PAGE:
This was originally part of the “Brothers Apart” series. It always felt a bit ungainly to me, as it was describing the aftermath of a bit of roleplay that had gone on in-game. So, as part of the Great Revision, I’ve cut it out and instead put it here.Author’s Note
When Tyrric announced his choice to exile Mirium for helping an agent of Sylvanas, the impact of Keelath’s anger almost swept his sanity away. He had a vague sensation of being able to lie down inside the wave, to let what violence that would happen, happen, and then there would be no one left to blame.
Then with an effort, he was back again. He was Keelath, ex-paladin, not Keelath, undead monster. He wouldn’t give in to the bloodlust. Not now.
He squinted at Tyrric, focusing back on him. Keelath’s thoughts fell over themselves as he tried to put reason to the emotions running like flirting squirrels around his mind. He would probably only come to the right words later when Tyrric was long gone. That tended to be how such things worked, he thought with irony.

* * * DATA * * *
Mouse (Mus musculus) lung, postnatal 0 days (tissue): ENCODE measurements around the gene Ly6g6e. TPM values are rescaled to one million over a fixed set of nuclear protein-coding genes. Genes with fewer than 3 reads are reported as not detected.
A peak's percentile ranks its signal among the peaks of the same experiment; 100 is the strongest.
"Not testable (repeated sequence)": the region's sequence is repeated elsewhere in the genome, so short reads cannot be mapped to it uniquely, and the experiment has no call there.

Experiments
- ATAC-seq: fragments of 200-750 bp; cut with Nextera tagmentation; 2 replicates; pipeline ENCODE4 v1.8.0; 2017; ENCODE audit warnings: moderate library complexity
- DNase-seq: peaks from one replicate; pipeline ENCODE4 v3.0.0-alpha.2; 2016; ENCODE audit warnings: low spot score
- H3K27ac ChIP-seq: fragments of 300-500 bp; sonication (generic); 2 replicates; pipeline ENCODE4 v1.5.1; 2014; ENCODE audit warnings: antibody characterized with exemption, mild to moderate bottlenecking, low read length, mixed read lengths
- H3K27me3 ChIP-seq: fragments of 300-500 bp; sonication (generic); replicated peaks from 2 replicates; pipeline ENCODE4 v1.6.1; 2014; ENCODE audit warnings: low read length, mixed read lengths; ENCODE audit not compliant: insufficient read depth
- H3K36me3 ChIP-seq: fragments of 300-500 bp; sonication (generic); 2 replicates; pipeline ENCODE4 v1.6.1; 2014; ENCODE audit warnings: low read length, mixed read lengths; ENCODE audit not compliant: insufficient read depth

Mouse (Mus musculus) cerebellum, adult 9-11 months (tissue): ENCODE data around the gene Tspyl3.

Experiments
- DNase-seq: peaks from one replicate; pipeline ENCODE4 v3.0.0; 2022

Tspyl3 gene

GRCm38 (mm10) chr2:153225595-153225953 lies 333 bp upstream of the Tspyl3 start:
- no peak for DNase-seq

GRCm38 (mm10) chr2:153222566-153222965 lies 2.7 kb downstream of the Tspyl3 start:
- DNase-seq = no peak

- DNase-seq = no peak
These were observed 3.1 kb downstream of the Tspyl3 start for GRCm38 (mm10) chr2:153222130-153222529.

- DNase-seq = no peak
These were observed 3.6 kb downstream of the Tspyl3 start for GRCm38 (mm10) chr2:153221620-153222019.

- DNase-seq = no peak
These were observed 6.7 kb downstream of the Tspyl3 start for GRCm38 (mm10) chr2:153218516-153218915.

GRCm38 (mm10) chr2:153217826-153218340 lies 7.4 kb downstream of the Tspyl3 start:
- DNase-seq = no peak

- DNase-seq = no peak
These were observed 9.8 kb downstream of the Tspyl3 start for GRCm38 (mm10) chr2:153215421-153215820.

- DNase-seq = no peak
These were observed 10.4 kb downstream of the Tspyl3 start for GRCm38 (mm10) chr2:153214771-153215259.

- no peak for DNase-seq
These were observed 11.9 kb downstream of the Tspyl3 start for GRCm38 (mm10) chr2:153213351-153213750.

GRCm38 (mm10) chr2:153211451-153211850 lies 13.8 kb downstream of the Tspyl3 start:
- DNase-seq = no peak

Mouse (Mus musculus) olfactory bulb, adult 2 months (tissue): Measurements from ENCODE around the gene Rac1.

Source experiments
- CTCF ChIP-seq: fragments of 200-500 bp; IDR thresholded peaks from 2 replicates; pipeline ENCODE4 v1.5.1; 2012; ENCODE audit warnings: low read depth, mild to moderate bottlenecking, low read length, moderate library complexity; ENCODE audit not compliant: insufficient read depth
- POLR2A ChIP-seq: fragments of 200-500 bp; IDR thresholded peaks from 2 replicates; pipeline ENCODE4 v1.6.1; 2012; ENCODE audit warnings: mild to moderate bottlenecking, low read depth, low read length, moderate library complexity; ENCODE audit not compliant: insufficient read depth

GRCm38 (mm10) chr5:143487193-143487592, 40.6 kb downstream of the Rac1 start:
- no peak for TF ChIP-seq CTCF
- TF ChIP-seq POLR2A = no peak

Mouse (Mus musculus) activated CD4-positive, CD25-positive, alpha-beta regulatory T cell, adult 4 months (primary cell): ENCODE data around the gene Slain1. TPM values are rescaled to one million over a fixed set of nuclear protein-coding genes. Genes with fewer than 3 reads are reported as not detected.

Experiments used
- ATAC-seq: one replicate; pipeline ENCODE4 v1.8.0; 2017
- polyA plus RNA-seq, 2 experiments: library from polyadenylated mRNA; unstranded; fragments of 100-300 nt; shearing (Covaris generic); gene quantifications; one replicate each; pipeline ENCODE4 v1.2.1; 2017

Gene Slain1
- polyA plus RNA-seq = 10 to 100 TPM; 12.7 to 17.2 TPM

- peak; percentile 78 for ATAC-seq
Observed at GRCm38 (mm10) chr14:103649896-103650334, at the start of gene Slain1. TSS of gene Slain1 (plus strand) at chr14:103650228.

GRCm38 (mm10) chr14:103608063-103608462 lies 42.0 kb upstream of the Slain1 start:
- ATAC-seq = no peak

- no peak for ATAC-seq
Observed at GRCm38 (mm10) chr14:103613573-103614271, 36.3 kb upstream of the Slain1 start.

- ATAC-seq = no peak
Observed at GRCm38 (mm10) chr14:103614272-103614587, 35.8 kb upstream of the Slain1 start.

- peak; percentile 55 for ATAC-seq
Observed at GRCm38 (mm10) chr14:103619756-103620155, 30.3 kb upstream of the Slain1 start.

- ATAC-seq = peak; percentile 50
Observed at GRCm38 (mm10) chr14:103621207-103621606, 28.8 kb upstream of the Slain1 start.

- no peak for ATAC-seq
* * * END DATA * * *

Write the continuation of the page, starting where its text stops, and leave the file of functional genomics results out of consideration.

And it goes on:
Still, he was angry, and angrier still at the dismissive way Tyrric acted towards Keelath’s questioning of his decision. As he stepped closer to Tyrric to make his own points, he heard a noise from Mirium and looked back. She was watching them, eyes bright as if from sudden pain. She seemed to have collapsed inward on herself, the life gone out of her eyes.
From the corner of his eye, Keelath saw Tyrric give them a last look and abruptly turn away, his own wife on his arm, moving too swift to catch. That was probably according to a plan–or just a cowardice. Like the arrogant aristocrat he had become, Keelath thought with scalding disdain, and then shook his head at the newest assault of the bloodlust on his mind. Later, he told himself. Retribution or resolution could come later. Tyrric might have been a vengeful fool, but it was Mirium who needed him now.